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Jasmonic acid signaling mediates resistance of the wild tobacco Nicotiana attenuata to its native Fusarium, but not Alternaria, fungal pathogens

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Luu,  Van Thi
Department of Molecular Ecology, Prof. I. T. Baldwin, MPI for Chemical Ecology, Max Planck Society;
IMPRS on Ecological Interactions, MPI for Chemical Ecology, Max Planck Society;

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Schuck,  Stefan
Department of Molecular Ecology, Prof. I. T. Baldwin, MPI for Chemical Ecology, Max Planck Society;
IMPRS on Ecological Interactions, MPI for Chemical Ecology, Max Planck Society;

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Kim,  Sang-Gyu
Department of Molecular Ecology, Prof. I. T. Baldwin, MPI for Chemical Ecology, Max Planck Society;

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Weinhold,  Arne
Department of Molecular Ecology, Prof. I. T. Baldwin, MPI for Chemical Ecology, Max Planck Society;

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Baldwin,  Ian Thomas
Department of Molecular Ecology, Prof. I. T. Baldwin, MPI for Chemical Ecology, Max Planck Society;

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Citation

Luu, V. T., Schuck, S., Kim, S.-G., Weinhold, A., & Baldwin, I. T. (2015). Jasmonic acid signaling mediates resistance of the wild tobacco Nicotiana attenuata to its native Fusarium, but not Alternaria, fungal pathogens. Plant, Cell and Environment, 38(3), 572-584. doi:10.1111/pce.12416.


Cite as: https://hdl.handle.net/11858/00-001M-0000-001A-02F1-3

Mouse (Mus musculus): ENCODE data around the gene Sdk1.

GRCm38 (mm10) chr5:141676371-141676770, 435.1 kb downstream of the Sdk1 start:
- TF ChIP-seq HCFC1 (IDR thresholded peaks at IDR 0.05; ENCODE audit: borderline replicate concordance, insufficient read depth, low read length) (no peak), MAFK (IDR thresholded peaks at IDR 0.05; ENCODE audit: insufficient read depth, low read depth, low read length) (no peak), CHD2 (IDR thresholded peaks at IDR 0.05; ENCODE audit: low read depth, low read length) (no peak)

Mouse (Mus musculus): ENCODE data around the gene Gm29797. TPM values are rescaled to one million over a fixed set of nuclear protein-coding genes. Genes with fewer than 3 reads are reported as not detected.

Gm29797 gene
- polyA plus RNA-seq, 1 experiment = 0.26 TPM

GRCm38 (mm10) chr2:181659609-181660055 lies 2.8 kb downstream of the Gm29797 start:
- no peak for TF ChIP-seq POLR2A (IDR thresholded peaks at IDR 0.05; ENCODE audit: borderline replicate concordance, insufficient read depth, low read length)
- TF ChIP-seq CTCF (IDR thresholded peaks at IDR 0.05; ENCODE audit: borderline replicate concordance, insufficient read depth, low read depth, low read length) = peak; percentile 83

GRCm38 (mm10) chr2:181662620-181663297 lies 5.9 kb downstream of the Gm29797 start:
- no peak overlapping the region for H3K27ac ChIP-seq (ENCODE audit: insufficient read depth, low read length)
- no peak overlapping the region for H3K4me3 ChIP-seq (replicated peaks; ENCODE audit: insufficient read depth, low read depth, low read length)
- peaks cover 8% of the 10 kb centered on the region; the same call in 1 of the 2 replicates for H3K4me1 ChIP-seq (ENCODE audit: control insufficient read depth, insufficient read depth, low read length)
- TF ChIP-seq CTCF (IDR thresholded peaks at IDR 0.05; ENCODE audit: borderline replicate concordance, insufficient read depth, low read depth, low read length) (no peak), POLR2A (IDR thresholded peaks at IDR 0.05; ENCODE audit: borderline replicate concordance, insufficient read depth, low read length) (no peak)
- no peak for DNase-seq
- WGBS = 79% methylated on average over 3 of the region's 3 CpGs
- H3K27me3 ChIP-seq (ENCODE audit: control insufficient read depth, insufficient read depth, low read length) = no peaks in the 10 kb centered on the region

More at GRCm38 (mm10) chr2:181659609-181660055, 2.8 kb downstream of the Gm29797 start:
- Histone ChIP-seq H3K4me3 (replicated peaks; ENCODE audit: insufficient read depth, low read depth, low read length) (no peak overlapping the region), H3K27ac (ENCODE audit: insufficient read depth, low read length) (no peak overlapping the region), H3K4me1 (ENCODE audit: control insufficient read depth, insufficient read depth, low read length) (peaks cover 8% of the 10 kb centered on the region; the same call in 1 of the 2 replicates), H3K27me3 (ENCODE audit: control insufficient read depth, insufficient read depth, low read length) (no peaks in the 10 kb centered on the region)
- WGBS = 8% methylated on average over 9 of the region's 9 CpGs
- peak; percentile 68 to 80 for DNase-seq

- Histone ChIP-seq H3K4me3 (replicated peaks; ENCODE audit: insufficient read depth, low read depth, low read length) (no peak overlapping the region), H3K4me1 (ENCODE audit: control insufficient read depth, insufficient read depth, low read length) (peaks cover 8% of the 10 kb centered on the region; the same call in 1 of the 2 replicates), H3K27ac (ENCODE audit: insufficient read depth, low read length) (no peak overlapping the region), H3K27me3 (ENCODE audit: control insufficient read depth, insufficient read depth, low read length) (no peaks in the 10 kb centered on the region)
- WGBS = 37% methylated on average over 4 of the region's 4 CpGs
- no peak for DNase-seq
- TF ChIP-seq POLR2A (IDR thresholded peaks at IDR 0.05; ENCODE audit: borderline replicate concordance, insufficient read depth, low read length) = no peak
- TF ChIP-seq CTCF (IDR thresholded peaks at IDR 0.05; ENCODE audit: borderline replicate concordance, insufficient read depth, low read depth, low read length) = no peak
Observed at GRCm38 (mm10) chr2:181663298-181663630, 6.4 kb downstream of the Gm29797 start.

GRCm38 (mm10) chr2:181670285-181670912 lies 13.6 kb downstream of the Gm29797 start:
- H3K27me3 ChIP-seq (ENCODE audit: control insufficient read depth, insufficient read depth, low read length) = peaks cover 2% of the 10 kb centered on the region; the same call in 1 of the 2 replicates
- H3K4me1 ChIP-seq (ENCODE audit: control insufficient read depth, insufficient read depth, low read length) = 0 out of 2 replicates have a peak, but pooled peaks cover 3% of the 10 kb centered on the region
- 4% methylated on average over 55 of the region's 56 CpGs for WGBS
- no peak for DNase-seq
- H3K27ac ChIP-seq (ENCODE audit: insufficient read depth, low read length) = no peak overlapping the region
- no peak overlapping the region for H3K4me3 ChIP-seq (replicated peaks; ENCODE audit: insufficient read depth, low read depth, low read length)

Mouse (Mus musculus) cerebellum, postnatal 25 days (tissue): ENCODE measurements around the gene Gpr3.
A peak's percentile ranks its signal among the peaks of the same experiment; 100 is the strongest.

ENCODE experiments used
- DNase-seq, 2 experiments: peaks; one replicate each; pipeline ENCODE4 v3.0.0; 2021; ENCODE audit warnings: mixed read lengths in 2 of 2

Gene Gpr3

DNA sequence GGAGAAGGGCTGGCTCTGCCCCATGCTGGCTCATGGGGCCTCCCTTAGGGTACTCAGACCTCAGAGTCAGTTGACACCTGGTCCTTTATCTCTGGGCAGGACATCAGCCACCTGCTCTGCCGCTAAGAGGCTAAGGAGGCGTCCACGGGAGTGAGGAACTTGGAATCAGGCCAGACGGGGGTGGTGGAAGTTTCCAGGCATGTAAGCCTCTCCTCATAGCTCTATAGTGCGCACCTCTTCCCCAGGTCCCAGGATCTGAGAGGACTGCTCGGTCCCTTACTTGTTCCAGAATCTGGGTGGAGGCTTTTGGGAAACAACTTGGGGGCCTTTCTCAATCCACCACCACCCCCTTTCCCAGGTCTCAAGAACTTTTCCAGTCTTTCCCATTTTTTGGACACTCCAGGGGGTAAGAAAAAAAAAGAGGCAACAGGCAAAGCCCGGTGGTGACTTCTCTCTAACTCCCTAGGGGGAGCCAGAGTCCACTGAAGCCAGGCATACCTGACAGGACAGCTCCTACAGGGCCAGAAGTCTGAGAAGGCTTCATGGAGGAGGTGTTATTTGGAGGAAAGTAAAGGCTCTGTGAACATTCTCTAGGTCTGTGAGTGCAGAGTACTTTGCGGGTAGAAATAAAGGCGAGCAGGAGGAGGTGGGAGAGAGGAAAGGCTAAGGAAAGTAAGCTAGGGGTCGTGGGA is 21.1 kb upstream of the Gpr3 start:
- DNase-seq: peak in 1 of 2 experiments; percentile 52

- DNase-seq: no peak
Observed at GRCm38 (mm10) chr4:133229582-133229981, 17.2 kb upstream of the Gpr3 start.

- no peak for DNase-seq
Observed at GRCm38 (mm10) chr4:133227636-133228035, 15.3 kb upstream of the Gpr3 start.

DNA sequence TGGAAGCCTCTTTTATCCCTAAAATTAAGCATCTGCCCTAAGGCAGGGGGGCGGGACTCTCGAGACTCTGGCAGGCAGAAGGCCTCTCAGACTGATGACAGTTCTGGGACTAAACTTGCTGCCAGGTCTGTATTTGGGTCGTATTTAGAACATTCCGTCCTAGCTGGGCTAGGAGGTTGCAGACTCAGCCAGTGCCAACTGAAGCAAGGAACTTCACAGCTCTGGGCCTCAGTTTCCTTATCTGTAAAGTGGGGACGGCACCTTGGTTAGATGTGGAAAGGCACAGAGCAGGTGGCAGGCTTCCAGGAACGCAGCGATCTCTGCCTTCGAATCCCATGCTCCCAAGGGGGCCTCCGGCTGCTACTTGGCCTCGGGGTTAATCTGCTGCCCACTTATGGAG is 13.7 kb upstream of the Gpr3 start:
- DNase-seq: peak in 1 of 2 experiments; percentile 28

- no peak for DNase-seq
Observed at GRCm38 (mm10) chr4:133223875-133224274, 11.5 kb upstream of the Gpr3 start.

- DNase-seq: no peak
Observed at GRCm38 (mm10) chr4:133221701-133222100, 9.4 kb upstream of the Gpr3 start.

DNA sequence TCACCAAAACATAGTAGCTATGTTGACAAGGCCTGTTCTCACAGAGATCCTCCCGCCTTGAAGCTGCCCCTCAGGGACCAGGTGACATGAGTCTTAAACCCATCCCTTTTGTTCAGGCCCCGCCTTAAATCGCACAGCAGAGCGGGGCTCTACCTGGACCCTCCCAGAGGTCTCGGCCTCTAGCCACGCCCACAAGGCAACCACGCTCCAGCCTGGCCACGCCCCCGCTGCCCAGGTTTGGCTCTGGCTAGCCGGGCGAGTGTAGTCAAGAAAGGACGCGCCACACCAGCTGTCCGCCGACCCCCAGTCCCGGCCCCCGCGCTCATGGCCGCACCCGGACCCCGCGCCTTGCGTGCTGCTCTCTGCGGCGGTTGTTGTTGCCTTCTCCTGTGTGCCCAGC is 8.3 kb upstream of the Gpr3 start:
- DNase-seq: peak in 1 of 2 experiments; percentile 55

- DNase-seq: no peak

Abstract
We recently characterized a highly dynamic fungal disease outbreak in native populations of Nicotiana attenuata in the southwestern United States. Here, we explore how phytohormone signalling contributes to the observed disease dynamics. Single inoculation with three native Fusarium and Alternaria fungal pathogens, isolated from diseased plants growing in native populations, resulted in disease symptoms characteristic for each pathogen species. While Alternaria sp.‐infected plants displayed fewer symptoms and recovered, Fusarium spp.‐infected plants became chlorotic and frequently spontaneously wilted. Jasmonic acid (JA) and salicylic acid (SA) levels were differentially induced after Fusarium or Alternaria infection. Transgenic N. attenuata lines silenced in JA production or JA conjugation to isoleucine (JA‐Ile), but not in JA perception, were highly susceptible to infection by F. brachygibbosum Utah 4, indicating that products derived from the JA‐Ile biosynthetic pathway, but not their perception, is associated with increased Fusarium resistance. Infection assays using ov‐nahG plants which were silenced in pathogen‐induced SA accumulations revealed that SA may increase N. attenuata's resistance to Fusarium infection but not to Alternaria. Taken together, we propose that the dynamics of fungal disease symptoms among plants in native populations may be explained by a complex interplay of phytohormone responses to attack by multiple pathogens.